Improved Second Temple model a natural fit for Israel Museum
The translocated 3-D model was dedicated and opened Wednesday night.
By JUDY SIEGEL-ITZKOVICH
It was as if a giant hand had picked up the breathtaking model of the Second Temple from Jerusalem's Holyland Hotel and plunked it a few kilometers north on the Hill of Tranquility of the Israel Museum's campus. But the 1/50 scale model, created by Hebrew University Prof. Michael Avi-Yonah more than 40 years ago, looks better than ever and perfectly suited to the site, which will undoubtedly be a drawing card for the museum.
The translocated 3-D model - commissioned by hotel owner Hans Kroch in memory of his son Jacob, who fell in the 1948 War of Independence - was dedicated and opened Wednesday night at an event hosted by museum director James Snyder.
Although recent archeological evidence has shown that the model is not 100 percent accurate (for example, there were no red-roofed buildings in Jerusalem 2,000 years ago), Snyder said it would provide a great deal of information and pleasure not only to laymen but also to scholars.
Although visitors can circle the model at ground level and enjoy the landscaped site from up close, a lookout point on top of the nearby, just-completed, 80-seat auditorium of the Dorot Foundation Information and Study Center offers a panoramic view not only of the model but also of surrounding Jerusalem. Snyder said the auditorium would be available for lectures and conferences and offer multimedia material on the Second Temple period through fictional narratives.
"Fortunately, this spot of land remained empty for 40 years, and now the model is perfect for it," said Snyder, whose teams painstakingly began preparing it a year ago when the hotel owners - whose site was taken over by a giant (and many say ugly) apartment complex - offered it to the museum for free.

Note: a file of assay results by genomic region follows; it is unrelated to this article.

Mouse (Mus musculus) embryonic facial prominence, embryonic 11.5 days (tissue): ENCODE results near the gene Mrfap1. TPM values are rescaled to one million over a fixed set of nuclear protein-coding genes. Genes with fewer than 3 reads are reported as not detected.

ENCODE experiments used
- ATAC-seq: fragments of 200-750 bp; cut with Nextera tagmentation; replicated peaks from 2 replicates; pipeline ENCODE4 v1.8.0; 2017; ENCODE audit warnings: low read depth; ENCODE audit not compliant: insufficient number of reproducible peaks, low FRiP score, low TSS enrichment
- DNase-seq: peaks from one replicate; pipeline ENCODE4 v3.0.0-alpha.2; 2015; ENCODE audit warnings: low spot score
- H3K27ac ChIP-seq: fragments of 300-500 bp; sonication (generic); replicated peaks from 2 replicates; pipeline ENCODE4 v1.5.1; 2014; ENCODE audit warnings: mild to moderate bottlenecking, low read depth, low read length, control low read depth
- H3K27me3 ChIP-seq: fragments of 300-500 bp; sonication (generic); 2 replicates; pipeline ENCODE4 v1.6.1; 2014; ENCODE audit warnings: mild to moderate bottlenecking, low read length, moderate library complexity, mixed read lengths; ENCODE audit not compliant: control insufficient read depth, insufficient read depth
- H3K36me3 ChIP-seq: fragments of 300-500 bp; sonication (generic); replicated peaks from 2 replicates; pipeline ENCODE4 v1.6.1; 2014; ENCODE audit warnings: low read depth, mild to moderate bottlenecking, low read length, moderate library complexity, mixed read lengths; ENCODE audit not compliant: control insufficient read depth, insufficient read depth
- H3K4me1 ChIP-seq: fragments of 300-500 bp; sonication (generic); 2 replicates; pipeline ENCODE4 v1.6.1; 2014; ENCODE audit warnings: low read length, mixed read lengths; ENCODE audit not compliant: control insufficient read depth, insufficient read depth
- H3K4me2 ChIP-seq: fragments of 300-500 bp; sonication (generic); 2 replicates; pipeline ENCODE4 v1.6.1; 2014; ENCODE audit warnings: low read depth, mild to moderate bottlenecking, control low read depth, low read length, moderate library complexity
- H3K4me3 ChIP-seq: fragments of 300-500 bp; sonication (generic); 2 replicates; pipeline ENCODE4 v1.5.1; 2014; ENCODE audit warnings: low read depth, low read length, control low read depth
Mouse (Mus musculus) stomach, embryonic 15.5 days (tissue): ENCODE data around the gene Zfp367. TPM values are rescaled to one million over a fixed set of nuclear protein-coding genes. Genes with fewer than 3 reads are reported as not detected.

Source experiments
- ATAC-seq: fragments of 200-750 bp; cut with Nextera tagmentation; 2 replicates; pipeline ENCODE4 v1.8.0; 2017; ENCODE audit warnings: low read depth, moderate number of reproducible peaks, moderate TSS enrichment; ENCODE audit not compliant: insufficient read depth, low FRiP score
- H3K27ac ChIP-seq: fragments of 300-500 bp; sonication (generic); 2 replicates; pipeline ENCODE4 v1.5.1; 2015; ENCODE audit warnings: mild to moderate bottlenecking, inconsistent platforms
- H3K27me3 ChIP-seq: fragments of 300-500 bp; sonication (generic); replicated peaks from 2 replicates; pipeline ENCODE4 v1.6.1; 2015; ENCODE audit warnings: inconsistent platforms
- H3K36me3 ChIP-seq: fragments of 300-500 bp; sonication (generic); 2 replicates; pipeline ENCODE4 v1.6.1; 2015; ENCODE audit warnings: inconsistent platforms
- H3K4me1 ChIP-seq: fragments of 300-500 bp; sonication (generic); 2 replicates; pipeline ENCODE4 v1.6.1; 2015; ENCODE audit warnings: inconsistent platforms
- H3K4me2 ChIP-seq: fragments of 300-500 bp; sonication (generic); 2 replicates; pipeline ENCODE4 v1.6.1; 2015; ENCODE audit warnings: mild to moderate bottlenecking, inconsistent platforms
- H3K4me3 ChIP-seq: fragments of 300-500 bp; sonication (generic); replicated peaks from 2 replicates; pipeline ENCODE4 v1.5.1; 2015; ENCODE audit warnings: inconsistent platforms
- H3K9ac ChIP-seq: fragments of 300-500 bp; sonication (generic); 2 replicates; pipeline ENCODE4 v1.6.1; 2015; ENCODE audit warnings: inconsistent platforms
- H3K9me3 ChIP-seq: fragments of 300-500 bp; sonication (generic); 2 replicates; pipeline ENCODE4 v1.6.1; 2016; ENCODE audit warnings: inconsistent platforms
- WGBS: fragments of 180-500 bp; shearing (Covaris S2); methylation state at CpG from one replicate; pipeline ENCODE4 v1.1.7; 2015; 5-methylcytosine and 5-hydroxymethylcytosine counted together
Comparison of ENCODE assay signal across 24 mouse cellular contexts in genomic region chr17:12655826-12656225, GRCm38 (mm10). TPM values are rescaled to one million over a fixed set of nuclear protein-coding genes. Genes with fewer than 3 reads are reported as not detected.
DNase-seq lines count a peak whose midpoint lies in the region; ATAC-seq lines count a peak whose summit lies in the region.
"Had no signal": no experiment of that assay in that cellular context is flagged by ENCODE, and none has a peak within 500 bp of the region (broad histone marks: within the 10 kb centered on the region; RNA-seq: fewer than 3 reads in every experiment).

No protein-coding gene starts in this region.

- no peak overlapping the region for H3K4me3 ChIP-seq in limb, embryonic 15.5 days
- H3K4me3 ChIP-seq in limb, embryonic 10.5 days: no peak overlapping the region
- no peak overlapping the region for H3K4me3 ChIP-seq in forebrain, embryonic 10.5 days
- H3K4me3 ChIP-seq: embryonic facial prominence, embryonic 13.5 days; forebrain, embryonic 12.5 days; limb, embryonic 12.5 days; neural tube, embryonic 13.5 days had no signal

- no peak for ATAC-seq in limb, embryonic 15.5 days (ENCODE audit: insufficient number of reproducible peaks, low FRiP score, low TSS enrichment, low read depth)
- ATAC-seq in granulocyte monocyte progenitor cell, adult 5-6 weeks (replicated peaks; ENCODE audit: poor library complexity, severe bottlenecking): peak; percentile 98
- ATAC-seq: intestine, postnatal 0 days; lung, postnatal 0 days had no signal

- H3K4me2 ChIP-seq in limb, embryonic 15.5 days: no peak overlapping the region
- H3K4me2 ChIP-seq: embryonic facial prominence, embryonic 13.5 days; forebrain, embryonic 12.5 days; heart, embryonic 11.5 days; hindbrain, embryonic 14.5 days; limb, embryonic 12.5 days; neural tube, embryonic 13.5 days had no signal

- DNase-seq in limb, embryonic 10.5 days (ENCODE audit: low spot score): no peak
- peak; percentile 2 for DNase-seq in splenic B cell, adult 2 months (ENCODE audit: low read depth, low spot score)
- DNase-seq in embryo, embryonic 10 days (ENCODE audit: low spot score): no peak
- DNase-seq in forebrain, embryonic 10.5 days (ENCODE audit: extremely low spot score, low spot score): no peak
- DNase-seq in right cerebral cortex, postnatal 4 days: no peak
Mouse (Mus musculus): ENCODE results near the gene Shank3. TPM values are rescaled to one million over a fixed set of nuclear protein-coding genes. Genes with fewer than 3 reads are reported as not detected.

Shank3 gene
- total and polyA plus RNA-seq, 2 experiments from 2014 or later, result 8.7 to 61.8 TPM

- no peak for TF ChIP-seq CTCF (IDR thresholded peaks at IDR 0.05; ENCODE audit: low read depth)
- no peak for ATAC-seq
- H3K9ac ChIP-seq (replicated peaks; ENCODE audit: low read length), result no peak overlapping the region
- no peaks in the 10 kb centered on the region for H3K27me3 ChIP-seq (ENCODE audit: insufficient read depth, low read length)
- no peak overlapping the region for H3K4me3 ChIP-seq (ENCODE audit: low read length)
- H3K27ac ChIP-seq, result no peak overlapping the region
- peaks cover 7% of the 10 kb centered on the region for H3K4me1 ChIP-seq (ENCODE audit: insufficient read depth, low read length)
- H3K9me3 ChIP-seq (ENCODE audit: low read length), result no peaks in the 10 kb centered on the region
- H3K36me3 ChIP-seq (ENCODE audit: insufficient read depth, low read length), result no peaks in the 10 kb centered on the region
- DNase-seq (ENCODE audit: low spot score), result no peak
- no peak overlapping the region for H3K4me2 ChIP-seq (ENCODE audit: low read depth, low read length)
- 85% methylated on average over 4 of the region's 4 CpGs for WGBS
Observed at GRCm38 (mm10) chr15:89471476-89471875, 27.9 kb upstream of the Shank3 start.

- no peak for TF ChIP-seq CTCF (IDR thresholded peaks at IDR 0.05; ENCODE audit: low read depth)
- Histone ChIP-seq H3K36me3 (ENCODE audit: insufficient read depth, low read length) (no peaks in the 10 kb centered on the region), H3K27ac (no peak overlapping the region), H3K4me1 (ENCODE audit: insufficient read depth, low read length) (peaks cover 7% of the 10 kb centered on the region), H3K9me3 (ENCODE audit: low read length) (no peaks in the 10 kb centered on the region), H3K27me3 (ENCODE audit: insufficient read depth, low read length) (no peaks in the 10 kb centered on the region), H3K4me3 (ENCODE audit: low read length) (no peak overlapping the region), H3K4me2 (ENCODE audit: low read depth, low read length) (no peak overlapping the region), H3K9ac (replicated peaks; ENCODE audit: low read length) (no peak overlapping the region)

One thousand pieces, many only a square meter in size, were removed from the Holyland site and transported 20 at a time on the back of large trucks. The only thing that prevents it from looking absolutely lifelike is the absence of crowds of people and streams of water that used to flow there.
First opened at the hotel in 1966 - a year after the Israel Museum was opened by then-mayor Teddy Kollek - it recreates the holy city as it was just before 66 CE, the year in which the Great Revolt against the Romans erupted and the city and the Temple were destroyed. Jerusalem then was twice the size of today's Old City, and the Holy of Holies - with its golden touches - was seen from afar.
The model was created by using ancient writings as reference, especially works by the Roman Jewish historian Josephus Flavius, the Gospels, the Mishna and the Gemara, as well as data on other ancient Roman Empire cities that have been excavated and archeological discoveries in Jerusalem itself.
Admission to the site, which is near the Shrine of the Book and the outdoor sculpture garden, is to be included in the price of museum entrance tickets. While Snyder said that numerous haredim had visited the museum, the presence of the Second Temple model is expected to attract more from this community who usually eschew museums with human (and sometimes naked) sculptures.
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